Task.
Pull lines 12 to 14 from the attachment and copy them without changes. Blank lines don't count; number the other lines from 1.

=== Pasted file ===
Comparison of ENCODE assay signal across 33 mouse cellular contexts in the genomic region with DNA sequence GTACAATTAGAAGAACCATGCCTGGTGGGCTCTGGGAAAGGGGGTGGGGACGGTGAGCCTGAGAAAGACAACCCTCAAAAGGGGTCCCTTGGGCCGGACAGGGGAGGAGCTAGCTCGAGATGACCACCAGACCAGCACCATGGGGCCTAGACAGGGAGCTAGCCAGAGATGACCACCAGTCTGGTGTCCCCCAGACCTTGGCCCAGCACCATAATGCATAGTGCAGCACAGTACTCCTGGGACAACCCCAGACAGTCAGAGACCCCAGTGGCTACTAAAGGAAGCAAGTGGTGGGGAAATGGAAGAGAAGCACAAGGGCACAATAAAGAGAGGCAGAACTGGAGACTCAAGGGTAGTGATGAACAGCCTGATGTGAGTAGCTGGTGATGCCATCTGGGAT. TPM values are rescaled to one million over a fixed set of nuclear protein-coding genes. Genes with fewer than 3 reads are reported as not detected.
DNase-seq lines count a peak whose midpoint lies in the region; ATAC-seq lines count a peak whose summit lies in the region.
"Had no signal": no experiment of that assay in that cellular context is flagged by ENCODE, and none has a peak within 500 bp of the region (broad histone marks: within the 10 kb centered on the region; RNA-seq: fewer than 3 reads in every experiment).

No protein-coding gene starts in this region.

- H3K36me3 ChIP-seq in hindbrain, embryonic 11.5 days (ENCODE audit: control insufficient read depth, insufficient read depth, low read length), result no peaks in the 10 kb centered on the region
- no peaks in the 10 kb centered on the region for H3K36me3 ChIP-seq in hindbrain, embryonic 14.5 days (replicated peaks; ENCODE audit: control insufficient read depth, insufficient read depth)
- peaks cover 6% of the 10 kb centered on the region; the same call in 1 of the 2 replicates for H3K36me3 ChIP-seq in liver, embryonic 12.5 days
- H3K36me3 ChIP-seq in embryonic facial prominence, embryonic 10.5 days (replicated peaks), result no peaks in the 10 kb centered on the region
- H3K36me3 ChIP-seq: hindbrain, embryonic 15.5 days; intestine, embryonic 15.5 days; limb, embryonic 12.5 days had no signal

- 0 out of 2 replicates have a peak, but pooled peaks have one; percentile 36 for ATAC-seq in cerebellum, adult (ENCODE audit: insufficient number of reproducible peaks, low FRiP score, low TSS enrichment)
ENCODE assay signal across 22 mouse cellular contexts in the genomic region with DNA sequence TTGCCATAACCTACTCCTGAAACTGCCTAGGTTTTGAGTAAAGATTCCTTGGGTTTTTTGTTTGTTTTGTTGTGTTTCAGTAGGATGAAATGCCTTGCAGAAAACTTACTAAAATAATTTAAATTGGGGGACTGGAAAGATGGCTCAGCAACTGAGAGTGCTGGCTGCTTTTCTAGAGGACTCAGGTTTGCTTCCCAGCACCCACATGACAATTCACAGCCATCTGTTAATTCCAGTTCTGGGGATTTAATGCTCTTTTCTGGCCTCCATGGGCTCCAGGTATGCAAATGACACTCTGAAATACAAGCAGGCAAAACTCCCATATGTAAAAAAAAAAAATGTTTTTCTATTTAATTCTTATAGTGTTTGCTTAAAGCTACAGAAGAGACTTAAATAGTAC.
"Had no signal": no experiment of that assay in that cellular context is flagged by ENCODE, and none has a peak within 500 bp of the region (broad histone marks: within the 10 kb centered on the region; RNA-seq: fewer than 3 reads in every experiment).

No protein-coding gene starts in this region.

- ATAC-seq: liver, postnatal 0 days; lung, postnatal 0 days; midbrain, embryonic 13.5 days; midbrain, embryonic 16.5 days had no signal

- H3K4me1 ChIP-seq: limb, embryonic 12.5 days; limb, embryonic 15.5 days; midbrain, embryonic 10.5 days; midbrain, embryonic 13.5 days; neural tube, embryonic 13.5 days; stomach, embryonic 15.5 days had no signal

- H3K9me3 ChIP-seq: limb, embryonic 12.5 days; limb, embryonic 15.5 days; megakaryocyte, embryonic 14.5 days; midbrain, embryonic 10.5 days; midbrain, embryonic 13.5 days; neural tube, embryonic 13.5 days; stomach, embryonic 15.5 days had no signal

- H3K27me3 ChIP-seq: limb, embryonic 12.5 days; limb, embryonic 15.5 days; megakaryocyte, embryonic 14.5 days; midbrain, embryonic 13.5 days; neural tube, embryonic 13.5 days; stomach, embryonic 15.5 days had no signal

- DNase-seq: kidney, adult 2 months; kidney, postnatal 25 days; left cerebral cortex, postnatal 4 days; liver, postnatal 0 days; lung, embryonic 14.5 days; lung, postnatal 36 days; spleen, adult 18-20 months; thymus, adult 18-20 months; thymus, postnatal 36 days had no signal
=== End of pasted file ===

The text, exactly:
"Had no signal": no experiment of that assay in that cellular context is flagged by ENCODE, and none has a peak within 500 bp of the region (broad histone marks: within the 10 kb centered on the region; RNA-seq: fewer than 3 reads in every experiment).

No protein-coding gene starts in this region.

- ATAC-seq: liver, postnatal 0 days; lung, postnatal 0 days; midbrain, embryonic 13.5 days; midbrain, embryonic 16.5 days had no signal